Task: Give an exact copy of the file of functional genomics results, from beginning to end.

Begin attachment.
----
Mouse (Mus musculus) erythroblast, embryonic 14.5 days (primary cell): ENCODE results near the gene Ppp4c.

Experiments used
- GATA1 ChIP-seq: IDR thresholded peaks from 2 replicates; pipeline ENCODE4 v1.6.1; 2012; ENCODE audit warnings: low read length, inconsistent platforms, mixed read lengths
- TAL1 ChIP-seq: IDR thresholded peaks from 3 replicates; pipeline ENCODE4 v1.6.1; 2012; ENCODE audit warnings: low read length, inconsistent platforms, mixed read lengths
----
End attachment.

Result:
Mouse (Mus musculus) erythroblast, embryonic 14.5 days (primary cell): ENCODE results near the gene Ppp4c.

Experiments used
- GATA1 ChIP-seq: IDR thresholded peaks from 2 replicates; pipeline ENCODE4 v1.6.1; 2012; ENCODE audit warnings: low read length, inconsistent platforms, mixed read lengths
- TAL1 ChIP-seq: IDR thresholded peaks from 3 replicates; pipeline ENCODE4 v1.6.1; 2012; ENCODE audit warnings: low read length, inconsistent platforms, mixed read lengths